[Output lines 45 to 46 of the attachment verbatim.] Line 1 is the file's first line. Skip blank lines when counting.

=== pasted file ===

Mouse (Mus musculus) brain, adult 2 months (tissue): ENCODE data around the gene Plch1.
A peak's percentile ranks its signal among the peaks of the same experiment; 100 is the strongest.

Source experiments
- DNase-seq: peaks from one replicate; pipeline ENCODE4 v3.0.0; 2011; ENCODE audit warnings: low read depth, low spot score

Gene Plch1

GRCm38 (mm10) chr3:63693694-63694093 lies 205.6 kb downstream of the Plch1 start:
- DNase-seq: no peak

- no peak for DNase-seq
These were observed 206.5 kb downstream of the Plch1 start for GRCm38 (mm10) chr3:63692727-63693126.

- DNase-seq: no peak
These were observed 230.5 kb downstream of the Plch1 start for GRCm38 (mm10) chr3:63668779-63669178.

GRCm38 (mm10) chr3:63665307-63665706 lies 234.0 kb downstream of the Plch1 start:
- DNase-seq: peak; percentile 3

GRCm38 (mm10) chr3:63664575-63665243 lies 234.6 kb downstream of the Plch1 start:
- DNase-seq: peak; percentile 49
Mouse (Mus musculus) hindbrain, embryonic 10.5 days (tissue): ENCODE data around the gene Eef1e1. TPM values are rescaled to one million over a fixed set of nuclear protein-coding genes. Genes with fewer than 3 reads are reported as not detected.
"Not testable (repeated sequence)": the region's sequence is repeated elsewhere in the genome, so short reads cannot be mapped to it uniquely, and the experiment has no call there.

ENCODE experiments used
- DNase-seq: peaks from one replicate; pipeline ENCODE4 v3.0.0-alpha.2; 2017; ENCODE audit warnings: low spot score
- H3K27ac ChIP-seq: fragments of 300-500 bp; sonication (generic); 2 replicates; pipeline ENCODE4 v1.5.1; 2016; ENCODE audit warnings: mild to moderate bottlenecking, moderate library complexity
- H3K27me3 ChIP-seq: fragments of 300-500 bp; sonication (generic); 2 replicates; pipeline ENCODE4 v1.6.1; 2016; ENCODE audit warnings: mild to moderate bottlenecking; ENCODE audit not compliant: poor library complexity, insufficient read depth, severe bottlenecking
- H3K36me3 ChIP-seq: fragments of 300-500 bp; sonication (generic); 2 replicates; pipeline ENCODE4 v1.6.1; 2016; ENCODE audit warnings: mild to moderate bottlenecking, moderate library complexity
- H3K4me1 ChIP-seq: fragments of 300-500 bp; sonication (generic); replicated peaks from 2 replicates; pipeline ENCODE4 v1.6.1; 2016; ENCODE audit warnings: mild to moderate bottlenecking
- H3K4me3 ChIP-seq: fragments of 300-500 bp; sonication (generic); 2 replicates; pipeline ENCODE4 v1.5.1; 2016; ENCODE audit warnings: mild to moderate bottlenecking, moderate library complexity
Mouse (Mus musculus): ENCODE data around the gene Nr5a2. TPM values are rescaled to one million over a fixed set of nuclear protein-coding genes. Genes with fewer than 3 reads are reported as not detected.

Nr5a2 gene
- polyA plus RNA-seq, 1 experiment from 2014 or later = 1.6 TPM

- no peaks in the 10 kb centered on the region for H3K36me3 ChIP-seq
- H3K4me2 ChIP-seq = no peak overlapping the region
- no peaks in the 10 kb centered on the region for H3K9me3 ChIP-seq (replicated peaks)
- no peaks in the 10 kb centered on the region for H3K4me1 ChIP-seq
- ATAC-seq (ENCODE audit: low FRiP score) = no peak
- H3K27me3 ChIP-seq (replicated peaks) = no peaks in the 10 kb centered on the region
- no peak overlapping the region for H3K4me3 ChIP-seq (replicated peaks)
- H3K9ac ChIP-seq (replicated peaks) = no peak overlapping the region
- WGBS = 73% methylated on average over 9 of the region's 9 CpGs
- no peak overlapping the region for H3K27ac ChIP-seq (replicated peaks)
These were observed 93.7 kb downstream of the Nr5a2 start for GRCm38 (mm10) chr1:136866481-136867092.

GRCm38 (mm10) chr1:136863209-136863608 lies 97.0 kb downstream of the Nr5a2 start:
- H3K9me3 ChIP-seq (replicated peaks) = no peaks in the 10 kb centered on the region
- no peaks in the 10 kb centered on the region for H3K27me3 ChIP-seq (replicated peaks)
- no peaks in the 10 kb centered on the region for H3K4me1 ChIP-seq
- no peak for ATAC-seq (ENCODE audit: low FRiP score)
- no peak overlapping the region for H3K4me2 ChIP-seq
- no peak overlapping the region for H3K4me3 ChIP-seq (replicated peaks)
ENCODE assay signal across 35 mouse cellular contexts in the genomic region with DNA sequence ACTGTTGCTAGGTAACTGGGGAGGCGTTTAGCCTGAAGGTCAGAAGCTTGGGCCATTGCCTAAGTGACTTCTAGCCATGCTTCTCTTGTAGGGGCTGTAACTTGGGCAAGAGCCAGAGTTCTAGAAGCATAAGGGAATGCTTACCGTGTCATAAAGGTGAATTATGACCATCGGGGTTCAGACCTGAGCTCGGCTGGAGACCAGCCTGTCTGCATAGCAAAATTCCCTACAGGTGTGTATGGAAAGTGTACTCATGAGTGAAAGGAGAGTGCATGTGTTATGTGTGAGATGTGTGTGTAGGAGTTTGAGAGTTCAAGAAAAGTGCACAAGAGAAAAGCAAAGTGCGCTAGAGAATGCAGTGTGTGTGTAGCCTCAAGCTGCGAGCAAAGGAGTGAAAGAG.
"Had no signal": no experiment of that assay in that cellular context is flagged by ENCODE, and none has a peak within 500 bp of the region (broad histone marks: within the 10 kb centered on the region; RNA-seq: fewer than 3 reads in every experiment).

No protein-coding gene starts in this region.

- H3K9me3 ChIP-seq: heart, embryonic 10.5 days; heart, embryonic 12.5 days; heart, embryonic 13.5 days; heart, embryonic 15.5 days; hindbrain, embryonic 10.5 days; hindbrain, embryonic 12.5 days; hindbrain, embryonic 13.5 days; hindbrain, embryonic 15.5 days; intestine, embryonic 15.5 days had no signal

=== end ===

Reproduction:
- no peak overlapping the region for H3K4me3 ChIP-seq (replicated peaks)
ENCODE assay signal across 35 mouse cellular contexts in the genomic region with DNA sequence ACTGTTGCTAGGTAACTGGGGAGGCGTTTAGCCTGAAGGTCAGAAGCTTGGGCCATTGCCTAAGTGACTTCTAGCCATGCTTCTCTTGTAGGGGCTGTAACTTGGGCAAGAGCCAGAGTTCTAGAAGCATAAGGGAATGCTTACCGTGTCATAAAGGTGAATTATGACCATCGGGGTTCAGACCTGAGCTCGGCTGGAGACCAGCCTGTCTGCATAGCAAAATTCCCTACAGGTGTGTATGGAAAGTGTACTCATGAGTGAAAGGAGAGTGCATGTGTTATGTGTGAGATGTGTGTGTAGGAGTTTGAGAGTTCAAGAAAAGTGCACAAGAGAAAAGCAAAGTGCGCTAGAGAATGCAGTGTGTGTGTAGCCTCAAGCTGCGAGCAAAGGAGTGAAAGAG.